The co-located interval for the three major QTL, QKL.sicau-2D, QKW.sicau-2D and QTKW.sicau-2D were firstly mapped between AX-111096297 and AX-86171316 (Fig. 4). SNPs in this region detected by the Wheat660K array in the parents of the 2CN population were converted to KASP markers [24]. KASP-AX-94721936 was genetically mapped between AX-111096297 and AX-86171316 (Fig. 4). Finally, QTL re-mapping showed that QKL.sicau-2D, QKW.sicau-2D and QTKW.sicau-2D were all located between AX-111096297 and KASP-AX-94721936 (Fig. 4). In addition, AX-111096297 and KASP-AX-94721936 were used to BLAST against the pseudomolecules of ‘Chinese Spring’ (‘CS’). BLAST results showed that AX-111096297 and KASP-AX-94721936 were located at 32.97Mbp and 33.74Mbp, respectively, in the deletion bin of 2DS5–0.47-1.00 on the short arm of chromosome 2DS (Fig. 4).

Fig. 4
figure 4

Genetic/physical maps and the predicted genes in the target interval for the three major QTL on ‘CS’

The homozygous lines of parental alleles ‘20828’ and ‘CN16’ at each QKL.sicau-2D, QKW.sicau-2D and QTKW.sicau-2D were selected based on the genotyping data of AX-111096297 and KASP-AX-94721936 for the 2CN population. T-test showed that the lines carrying the ‘CN16’ alleles had significantly higher phenotypic values than those carrying the ‘20828’ alleles at all the three QTL in different environments and the BLUP datasets (P < 0.05, Fig. 5).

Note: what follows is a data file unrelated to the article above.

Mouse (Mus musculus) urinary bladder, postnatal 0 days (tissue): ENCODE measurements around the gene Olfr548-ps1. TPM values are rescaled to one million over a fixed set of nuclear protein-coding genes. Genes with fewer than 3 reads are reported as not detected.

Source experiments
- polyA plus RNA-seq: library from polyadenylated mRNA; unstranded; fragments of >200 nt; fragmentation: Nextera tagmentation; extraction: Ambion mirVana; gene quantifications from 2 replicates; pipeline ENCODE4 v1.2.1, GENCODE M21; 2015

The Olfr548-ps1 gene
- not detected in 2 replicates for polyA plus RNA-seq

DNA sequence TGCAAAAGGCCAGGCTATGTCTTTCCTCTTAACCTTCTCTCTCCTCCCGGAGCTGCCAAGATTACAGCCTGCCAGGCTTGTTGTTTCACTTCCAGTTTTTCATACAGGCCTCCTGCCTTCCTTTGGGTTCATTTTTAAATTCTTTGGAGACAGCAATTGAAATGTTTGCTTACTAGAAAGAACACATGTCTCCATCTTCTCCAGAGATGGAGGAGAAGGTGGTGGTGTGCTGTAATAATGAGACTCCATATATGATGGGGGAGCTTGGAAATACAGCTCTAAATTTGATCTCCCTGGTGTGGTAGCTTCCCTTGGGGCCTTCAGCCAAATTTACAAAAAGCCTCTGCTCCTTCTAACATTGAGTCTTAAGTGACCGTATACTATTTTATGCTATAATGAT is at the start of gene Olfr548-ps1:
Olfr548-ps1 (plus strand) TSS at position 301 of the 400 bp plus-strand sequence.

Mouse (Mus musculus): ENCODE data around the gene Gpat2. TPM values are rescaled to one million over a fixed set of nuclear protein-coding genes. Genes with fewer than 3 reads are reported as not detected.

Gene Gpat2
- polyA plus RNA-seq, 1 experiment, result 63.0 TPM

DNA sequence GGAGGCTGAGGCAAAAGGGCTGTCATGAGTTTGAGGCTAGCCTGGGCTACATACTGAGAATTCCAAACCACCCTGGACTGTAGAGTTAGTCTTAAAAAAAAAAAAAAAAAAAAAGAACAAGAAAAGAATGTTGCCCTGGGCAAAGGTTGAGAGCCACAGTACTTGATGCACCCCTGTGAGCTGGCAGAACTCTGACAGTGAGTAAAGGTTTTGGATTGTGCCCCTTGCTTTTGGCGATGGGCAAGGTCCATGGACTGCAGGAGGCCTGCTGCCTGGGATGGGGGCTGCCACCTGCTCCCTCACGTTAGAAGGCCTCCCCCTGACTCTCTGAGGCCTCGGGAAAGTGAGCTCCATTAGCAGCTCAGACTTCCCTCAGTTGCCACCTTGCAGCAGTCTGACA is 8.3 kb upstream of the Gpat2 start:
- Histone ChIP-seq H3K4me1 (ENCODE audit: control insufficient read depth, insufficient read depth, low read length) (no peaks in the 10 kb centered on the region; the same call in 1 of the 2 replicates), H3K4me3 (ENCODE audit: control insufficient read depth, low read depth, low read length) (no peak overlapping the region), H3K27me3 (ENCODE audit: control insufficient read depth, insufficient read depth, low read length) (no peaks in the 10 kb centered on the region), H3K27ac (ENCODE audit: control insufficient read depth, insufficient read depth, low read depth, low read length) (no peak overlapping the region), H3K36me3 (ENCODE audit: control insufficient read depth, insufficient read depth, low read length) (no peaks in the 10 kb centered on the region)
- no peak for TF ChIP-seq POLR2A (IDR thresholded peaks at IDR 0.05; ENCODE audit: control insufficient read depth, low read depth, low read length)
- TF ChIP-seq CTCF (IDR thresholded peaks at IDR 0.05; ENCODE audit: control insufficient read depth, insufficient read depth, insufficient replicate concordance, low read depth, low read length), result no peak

Fig. 5
figure 5

Effects of QKL.sicau-2D, QKW.sicau-2D and QTKW.sicau-2D in 2CN population. ‘-’ represents the homozygous lines of ‘20828’ allele, ‘+’ represents the homozygous lines of ‘CN16’ allele, * Significance at the 0.05 probability level, **Significance at the 0.01 probability level

Detection of the effect of 1BL/1RS translocation on kernel traits

No significant difference was detected between lines carrying 1BS and 1RS for KL, KW and TKW (Additional file 1: Figure S1). This result likely indicated that there is no QTL affecting these kernel traits on the 1BS or 1RS chromosome arm.